SQL Server vNext (aka 2017) CTP2 Includes Python Scripting

More Analytic Excitement in SQL Server 2017

Last week (the third week in April 2017) Microsoft released its Community Technology Preview 2.0 for SQL Server vNext, more often referred to as simply “SQL Server 2017”. Among the many new features of interest to business intelligence analysts, data scientists, and machine learning aficionados is support for running Python scripts within SQL Server procedures.

When support for R scripts was included in SQL Server 2016, it was clear that support for other scripting languages would be coming, and support for python has now, in fact, arrived. Best thing of all, there are none of the arcane hoops that one had to jump through for R support when 2016 was still in its preview stages. Clearly, R paved the way for a more seamless installation. If you have installed support for R scripts in 2016, there is nothing new in the installation procedure itself.

The familiar features dialog of the installation program provides a checkbox for Python support.

The Python distribution installed is Continuum Analytics, the folks who maintain the Anaconda series of Python implementations. For years, Anaconda has been popular among Python users, particularly those who wish to start doing math immediately rather than taking time to install a myriad of additional packages first.

The repressed zoologist in me always cringes a little when I say Anaconda Python, since an Anaconda is more closely related to the boa constrictors. Anyhow, you can run SQL Server’s Anaconda Python from the commandline if you like, though its location is not added to the Windows path environment variable by default. The Python executables are located in


Once this path is added to the environment variable, you could run Python code from geany, though I am sure Microsoft would prefer you to use the new Python tools now available in the Visual Studio.

Again, just as with R, SQL Server is not configured to run external scripts by default. Although the documentation shows using “RECONFIGURE WITH OVERRIDE” when reconfiguring, this seems to be pointless as a server restart seems to be required for the new run value to take effect.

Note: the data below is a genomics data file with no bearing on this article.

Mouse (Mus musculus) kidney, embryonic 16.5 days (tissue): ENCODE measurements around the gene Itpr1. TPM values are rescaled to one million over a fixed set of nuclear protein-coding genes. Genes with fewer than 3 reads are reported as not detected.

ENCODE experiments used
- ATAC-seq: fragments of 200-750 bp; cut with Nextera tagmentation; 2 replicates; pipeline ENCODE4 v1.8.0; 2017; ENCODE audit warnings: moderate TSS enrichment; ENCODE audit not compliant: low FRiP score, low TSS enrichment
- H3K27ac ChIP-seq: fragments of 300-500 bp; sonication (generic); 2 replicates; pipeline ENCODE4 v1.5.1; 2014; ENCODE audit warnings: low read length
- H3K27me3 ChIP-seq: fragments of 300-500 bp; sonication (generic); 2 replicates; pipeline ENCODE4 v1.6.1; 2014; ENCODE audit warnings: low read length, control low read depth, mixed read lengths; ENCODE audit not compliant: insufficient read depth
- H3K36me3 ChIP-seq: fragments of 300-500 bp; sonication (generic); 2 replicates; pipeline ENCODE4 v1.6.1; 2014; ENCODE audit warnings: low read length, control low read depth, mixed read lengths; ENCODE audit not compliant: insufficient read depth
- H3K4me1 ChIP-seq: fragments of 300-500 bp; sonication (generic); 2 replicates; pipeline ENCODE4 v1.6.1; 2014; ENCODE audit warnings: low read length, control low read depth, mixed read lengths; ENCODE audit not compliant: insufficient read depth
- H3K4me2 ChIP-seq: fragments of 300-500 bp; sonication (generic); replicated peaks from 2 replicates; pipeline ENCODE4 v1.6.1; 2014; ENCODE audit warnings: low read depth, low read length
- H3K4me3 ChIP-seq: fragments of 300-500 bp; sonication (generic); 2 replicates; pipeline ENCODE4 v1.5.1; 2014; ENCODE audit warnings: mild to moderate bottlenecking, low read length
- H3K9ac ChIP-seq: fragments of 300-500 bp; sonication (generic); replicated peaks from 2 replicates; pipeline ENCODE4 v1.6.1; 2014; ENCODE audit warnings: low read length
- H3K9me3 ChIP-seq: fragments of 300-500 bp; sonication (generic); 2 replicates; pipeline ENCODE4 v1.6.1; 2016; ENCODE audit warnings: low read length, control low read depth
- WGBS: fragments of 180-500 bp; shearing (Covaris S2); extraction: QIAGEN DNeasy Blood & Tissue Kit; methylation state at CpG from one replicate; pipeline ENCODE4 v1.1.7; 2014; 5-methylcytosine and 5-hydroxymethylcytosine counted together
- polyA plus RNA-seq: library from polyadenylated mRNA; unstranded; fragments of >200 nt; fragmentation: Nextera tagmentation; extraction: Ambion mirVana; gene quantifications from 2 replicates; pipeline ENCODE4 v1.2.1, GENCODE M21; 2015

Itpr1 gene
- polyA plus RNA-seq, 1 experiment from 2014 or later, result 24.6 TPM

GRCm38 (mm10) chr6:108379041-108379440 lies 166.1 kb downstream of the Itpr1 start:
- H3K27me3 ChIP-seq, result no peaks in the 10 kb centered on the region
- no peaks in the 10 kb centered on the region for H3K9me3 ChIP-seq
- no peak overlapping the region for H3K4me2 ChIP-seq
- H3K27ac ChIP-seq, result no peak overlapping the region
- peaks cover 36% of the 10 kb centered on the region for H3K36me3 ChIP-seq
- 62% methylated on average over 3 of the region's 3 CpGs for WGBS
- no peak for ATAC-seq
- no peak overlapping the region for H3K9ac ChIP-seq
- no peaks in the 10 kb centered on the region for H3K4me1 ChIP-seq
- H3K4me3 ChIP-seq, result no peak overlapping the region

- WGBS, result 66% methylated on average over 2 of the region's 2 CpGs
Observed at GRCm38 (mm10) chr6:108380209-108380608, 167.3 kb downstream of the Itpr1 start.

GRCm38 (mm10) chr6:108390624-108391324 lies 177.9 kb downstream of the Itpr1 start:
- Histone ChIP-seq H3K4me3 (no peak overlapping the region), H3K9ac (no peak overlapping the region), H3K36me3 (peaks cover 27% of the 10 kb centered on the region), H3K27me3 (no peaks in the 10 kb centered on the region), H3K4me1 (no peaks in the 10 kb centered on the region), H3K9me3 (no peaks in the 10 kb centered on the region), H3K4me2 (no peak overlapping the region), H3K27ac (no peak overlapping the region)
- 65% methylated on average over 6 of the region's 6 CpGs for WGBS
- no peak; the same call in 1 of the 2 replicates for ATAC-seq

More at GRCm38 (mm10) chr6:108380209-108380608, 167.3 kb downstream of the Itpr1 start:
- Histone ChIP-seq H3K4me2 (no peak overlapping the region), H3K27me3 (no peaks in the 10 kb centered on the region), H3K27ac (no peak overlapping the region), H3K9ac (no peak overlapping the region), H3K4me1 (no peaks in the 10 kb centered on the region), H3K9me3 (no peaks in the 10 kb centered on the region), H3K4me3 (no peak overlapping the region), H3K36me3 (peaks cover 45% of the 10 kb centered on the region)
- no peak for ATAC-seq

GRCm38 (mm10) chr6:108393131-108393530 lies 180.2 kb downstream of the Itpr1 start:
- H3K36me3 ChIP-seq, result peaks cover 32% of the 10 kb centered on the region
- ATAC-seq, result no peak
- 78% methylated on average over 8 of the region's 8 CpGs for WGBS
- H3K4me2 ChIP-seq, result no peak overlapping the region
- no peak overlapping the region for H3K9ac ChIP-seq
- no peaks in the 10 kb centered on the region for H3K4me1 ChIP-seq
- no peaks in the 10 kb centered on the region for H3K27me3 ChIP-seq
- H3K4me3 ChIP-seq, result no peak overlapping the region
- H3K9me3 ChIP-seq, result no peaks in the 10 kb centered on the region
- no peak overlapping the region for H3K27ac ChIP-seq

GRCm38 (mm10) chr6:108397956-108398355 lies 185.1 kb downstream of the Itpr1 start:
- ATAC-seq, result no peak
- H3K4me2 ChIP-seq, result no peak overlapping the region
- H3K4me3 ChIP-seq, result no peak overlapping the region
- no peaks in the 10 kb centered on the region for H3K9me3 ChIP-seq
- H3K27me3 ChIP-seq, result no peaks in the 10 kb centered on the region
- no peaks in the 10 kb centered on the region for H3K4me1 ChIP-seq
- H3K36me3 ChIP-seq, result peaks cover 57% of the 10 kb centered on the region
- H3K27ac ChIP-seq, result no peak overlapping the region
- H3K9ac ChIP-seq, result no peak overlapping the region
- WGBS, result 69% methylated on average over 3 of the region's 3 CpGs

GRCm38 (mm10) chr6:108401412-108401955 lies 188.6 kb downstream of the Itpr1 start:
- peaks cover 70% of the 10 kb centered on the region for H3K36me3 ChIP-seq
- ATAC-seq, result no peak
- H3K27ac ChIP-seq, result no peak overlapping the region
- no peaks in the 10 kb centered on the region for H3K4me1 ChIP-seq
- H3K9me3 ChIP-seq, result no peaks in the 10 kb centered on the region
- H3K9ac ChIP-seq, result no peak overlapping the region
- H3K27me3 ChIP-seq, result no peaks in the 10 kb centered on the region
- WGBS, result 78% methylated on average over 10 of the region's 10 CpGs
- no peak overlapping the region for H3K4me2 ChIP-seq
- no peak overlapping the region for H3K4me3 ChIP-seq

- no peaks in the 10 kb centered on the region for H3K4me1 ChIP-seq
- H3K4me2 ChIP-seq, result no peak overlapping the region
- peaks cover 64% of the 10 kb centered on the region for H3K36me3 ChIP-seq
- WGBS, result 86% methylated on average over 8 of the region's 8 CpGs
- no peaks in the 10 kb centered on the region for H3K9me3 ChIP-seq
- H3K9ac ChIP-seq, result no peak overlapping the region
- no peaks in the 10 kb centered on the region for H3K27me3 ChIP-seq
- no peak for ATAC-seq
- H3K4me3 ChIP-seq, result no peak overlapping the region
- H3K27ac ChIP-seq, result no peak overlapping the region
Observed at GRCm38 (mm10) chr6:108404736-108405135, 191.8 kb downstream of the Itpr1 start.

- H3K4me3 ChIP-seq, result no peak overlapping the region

EXEC sp_configure ‘external scripts enabled’, 1

RECONFIGURE WITH OVERRIDE — insufficient to reset run value – server restart required

Similarly, a server restart still does not automatically restart the SQL Server Launchpad service; this will have to be restarted manually.

Test Python code provided in the Microsoft documentation did not work in my hands (perhaps the authors were thinking R while writing Python).

— from documentation:

exec sp_execute_external_script @language =N’Python’,


@input_data_1 = N’SELECT 1 as col’

Curiously, it seems to take a long time for error messages to get back to the Management Studio.

A minor modification to the example code ran just fine.

Implicit in this tiny test sample is that InputDataSet and OutputDataSet are built-parameters for scripting within T-SQL. We will discuss this in greater detail when we take a closer look at using Python and pandas to manipulate datasets.


Microsoft’s touting of its “Machine Learning Server” and describing SQL Server as now having “Built-In Artificial Intelligence” may sound like more hyperbolic marketing descriptions than technological assessments. Nevertheless, it is impossible not to get excited about the new possibilities that Microsoft is opening up in SQL Server.

In the next installment, we will look at using pandas DataFrames in SQL Server Python scripts.

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